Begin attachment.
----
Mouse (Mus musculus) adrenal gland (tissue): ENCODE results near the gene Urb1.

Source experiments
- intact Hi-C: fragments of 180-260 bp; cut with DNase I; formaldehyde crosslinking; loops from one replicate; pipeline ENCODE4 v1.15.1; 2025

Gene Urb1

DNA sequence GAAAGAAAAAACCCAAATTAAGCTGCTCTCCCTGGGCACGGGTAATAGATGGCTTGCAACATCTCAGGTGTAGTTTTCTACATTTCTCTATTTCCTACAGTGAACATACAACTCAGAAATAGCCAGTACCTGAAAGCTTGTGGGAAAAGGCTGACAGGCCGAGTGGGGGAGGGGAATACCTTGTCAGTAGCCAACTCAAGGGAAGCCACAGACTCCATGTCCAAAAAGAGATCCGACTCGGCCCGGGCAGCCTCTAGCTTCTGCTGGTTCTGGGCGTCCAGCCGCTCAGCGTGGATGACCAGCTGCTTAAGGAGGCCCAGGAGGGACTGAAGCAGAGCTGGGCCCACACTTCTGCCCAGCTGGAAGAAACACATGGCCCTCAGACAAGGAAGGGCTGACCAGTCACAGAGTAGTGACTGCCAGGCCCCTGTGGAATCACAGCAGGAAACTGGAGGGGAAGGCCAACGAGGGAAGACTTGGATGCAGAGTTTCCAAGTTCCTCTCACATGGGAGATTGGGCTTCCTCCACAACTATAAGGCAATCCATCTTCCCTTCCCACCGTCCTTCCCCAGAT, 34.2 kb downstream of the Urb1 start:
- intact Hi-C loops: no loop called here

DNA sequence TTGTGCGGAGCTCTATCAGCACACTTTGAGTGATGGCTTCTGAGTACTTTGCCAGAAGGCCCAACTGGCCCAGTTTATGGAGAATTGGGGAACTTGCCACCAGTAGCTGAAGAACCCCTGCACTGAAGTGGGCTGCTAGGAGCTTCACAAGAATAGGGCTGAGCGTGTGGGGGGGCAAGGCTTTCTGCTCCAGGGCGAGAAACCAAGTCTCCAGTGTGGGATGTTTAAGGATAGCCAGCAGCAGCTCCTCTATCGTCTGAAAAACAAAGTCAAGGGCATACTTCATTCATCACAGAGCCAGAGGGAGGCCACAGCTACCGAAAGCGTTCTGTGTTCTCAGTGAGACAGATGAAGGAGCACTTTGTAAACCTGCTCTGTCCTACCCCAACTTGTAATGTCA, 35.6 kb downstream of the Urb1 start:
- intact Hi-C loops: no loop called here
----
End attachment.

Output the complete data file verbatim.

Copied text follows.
Mouse (Mus musculus) adrenal gland (tissue): ENCODE results near the gene Urb1.

Source experiments
- intact Hi-C: fragments of 180-260 bp; cut with DNase I; formaldehyde crosslinking; loops from one replicate; pipeline ENCODE4 v1.15.1; 2025

Gene Urb1

DNA sequence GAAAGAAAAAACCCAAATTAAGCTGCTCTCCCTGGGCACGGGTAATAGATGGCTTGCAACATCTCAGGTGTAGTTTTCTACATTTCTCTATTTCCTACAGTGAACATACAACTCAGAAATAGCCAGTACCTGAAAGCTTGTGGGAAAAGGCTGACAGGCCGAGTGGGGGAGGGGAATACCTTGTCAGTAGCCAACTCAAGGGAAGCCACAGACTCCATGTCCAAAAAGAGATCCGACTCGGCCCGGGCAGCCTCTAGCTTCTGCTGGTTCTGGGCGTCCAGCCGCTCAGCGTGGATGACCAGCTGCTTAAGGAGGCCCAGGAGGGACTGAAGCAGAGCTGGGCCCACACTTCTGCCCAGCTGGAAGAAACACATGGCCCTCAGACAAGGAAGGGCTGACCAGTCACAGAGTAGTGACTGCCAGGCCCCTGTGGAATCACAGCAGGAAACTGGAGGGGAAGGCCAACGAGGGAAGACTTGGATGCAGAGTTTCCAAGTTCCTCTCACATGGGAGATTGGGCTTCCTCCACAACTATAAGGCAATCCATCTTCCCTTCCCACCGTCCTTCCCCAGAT, 34.2 kb downstream of the Urb1 start:
- intact Hi-C loops: no loop called here

DNA sequence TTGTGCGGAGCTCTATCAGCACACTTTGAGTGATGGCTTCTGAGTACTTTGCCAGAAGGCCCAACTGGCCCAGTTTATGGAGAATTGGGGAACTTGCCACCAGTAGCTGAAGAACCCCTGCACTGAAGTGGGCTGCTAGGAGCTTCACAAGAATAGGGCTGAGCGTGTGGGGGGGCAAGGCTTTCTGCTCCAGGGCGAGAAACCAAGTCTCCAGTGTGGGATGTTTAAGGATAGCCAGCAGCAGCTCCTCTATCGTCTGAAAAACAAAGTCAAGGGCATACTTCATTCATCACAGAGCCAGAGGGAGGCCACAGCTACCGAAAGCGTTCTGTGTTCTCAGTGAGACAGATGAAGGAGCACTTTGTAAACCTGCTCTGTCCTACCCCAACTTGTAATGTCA, 35.6 kb downstream of the Urb1 start:
- intact Hi-C loops: no loop called here